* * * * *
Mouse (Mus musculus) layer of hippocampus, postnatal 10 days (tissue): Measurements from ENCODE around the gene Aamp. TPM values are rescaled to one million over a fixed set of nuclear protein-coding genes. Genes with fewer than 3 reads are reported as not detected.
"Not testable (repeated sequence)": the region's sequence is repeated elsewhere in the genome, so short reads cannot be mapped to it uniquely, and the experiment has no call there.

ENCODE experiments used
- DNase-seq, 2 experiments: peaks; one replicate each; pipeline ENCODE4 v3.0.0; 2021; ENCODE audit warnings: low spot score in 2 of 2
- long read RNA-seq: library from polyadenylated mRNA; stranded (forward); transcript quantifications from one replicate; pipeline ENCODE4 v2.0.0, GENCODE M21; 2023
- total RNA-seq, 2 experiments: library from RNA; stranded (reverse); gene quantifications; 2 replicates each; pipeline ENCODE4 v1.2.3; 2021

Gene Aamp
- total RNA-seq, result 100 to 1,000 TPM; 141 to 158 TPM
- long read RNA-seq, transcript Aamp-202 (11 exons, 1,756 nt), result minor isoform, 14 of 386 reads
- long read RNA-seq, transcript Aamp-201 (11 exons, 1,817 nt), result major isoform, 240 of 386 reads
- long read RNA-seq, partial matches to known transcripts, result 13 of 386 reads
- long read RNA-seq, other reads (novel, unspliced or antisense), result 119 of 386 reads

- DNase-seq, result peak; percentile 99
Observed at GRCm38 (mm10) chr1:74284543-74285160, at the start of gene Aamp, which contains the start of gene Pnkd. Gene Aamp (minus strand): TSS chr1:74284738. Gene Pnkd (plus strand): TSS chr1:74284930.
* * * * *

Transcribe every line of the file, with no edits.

Mouse (Mus musculus) layer of hippocampus, postnatal 10 days (tissue): Measurements from ENCODE around the gene Aamp. TPM values are rescaled to one million over a fixed set of nuclear protein-coding genes. Genes with fewer than 3 reads are reported as not detected.
"Not testable (repeated sequence)": the region's sequence is repeated elsewhere in the genome, so short reads cannot be mapped to it uniquely, and the experiment has no call there.

ENCODE experiments used
- DNase-seq, 2 experiments: peaks; one replicate each; pipeline ENCODE4 v3.0.0; 2021; ENCODE audit warnings: low spot score in 2 of 2
- long read RNA-seq: library from polyadenylated mRNA; stranded (forward); transcript quantifications from one replicate; pipeline ENCODE4 v2.0.0, GENCODE M21; 2023
- total RNA-seq, 2 experiments: library from RNA; stranded (reverse); gene quantifications; 2 replicates each; pipeline ENCODE4 v1.2.3; 2021

Gene Aamp
- total RNA-seq, result 100 to 1,000 TPM; 141 to 158 TPM
- long read RNA-seq, transcript Aamp-202 (11 exons, 1,756 nt), result minor isoform, 14 of 386 reads
- long read RNA-seq, transcript Aamp-201 (11 exons, 1,817 nt), result major isoform, 240 of 386 reads
- long read RNA-seq, partial matches to known transcripts, result 13 of 386 reads
- long read RNA-seq, other reads (novel, unspliced or antisense), result 119 of 386 reads

- DNase-seq, result peak; percentile 99
Observed at GRCm38 (mm10) chr1:74284543-74285160, at the start of gene Aamp, which contains the start of gene Pnkd. Gene Aamp (minus strand): TSS chr1:74284738. Gene Pnkd (plus strand): TSS chr1:74284930.